National Affairs by Claire Hoy — A new double standard

December 16, 2016   ·   0 Comments

Here’s what the 18th century English writer and woman’s rights advocate had to say about women:
“My own sex, I hope, will excuse me, if I treat them like rational creatures, instead of flattering their fascinating graces, and viewing them as if they were in a state of perpetual childhood, unable to stand alone.”
This is a reality that continues to be overlooked, and no, not just by macho men who see themselves as modern Apollos, but often by the very women (and men too) who continue to be outraged by what they see as the second-class treatment of women.
One need look no further than the overwrought news coverage of two related political events, i.e. the chants of “lock her up” directed against Hillary Clinton by Donald Trump supporters, and the same chants directed against Alberta Premier Rachel Notley during a meeting of anti-carbon-tax protesters in Edmonton recently.
Of all the charges leveled against politicians in recent times, this chant strikes me as relatively mild. But — and here’s the thing — because they were aimed at a woman politician, well, that apparently makes it not only, as a recent Globe and Mail editorial characterized it, “misogynistic (and) anti-democratic” to boot.
It even sparked a Star column by Judith Timson appropriately headlined: “Political attacks on women must stop.”
Dare I ask, “Why?”
Nobody is advocating that male politicians aren’t open to attack, whether the attacks are deserved or not. So why do those who see themselves champions of women’s rights assume that female politicians are too meek and mild to take the same abuse?
Certainly during the recent U.S. election — and continuing on since — Trump has been called every horrible thing you can think of. To be sure, he has deserved much of it — although not all — just as Clinton surely deserved much of the negativity directed her way. That’s the way it goes, or the way it should go if you truly believe that the sexes are equal and that, as the old saw says, what is good for the goose is good for the gander.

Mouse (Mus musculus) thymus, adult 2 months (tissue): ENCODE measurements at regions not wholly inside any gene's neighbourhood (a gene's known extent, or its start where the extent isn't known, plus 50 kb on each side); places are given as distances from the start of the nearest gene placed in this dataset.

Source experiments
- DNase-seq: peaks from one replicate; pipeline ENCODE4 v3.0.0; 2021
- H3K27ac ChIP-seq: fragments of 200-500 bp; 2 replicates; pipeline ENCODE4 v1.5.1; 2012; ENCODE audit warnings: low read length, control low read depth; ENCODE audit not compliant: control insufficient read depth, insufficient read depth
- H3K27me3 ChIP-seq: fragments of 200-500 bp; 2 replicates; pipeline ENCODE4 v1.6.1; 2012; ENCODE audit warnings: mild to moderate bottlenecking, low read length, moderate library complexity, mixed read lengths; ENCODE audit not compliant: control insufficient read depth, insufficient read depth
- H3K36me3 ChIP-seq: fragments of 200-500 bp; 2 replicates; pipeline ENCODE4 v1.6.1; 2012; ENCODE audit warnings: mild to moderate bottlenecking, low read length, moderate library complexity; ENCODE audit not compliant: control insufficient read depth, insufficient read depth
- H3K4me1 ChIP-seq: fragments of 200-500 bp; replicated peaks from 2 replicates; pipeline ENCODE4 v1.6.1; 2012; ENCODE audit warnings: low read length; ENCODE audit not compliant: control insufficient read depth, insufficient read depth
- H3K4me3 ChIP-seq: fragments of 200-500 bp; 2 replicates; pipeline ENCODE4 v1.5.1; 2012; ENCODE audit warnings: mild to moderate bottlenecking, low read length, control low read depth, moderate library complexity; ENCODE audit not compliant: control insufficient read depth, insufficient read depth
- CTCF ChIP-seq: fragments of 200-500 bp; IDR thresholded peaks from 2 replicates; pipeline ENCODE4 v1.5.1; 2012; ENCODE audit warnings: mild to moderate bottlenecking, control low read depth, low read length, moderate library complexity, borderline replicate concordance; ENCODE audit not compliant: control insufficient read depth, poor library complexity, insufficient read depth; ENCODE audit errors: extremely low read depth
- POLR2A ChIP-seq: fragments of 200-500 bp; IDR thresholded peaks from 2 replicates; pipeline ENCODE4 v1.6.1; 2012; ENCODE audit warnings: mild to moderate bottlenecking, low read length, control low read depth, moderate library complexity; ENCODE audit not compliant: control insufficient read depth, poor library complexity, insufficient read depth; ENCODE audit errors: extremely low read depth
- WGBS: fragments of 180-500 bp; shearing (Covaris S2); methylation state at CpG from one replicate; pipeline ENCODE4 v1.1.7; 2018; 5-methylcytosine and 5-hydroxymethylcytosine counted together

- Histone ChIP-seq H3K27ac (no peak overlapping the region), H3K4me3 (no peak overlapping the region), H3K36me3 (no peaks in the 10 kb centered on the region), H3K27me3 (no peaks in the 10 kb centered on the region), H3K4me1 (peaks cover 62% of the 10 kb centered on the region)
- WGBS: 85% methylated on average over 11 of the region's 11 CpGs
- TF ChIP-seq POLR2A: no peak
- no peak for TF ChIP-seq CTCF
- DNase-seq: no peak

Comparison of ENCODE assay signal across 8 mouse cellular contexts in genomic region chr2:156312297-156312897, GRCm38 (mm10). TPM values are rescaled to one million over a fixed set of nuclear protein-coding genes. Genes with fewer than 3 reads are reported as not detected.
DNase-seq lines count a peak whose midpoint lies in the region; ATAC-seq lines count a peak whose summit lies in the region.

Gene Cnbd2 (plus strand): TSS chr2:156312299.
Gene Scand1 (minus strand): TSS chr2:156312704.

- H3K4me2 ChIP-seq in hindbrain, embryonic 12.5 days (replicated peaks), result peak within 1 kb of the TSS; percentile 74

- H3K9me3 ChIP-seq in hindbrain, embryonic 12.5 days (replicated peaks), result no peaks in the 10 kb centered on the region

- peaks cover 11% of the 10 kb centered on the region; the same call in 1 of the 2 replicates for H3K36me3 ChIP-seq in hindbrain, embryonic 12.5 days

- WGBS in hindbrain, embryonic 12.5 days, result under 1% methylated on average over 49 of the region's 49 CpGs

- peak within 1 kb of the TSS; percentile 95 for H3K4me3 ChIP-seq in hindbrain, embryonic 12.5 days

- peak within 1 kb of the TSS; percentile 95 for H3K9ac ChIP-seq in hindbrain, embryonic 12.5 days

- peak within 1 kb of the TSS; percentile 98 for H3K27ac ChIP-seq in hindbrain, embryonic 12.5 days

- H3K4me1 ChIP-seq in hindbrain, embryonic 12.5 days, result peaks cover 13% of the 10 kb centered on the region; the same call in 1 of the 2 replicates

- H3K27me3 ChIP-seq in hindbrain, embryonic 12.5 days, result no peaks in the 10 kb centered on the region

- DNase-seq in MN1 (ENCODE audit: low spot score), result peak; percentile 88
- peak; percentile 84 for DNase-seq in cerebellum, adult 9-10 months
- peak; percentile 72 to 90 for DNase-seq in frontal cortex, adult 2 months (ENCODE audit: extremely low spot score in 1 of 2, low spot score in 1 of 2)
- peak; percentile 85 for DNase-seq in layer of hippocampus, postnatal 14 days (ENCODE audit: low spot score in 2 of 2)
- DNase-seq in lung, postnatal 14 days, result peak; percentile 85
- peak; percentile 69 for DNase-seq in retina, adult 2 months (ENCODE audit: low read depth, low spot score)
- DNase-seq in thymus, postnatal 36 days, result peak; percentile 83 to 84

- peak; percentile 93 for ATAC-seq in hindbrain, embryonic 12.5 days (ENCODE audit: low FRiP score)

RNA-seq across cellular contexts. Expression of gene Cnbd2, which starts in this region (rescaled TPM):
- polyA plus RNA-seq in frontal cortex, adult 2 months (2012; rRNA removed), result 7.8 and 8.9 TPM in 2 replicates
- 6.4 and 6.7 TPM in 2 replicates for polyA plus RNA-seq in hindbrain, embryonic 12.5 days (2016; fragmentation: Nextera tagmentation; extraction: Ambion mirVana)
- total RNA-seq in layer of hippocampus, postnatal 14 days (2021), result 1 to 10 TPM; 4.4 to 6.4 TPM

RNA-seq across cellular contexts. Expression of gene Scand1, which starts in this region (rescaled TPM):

It has become routine now to characterize any political attacks against women — with the exception, of course, of Conservative women — as being “misogynistic.”
Some may indeed be that. But surely not all.
Would anybody seriously argue that all attacks against male politicians are, by definition, a prime example of “misandry.” Not likely. So why is the reverse true?
Want a recent example that illustrates the point? Well, consider the swearing-in of 19-year-old Sam Oosterhoff as Ontario’s youngest MPP, who upset even the Conservative establishment to win the byelection in Niagara West-Glanbrook, the riding held by former Tory leader Tim Hudak.
While an Ottawa byelection running at the same time was virtually ignored by the media — even though the Tories had a so-called “star” candidate in the former ombudsman Andre Marin (he lost) — Oosterhoff’s campaign received wildly disproportionate coverage. Why? Because Oosterhoff is an ardent social conservative and relied on (horror of horrors) local Dutch Reformed church members for his electoral success.
National Post columnist Michael Den Tandt, who describes himself as a “social progressive,” nonetheless wrote that Oosterhoff was under attack by the media because he is “an orthodox Christian and a social conservative, in an era when being such is tantamount to thought crime, punishable by revulsion, penalty to be administered by the flash mob on social media . . .”
Den Tandt tells of the media scrum at Queen’s Park where “the tone of many of the reporters’ questions, which were framed as accusations, with nary a cursory effort to mask the questioners’ contempt,” and then offers several Facebook examples posted against Oosterhoff, a collection too vile and rude to be repeated in a family newspaper, and far worse than anything said against Clinton, Notley, Kathleen Wynne, et al.
But, unlike the apparently “delicate” female politicians, not many columnists and/or editorialists came rushing to his defence.
When it comes to criticizing women politicians — fair or foul — these things, writes the Globe, “must be denounced by all.”
But when it comes to vicious attacks on a young politician on his first day on the job, then, of course, anything goes. After all, he’s a man, he can take it. No treating men and women equally apparently, even though the so-called “progressives” claim that’s their goal.
Talk about a double standards. Wowhoy



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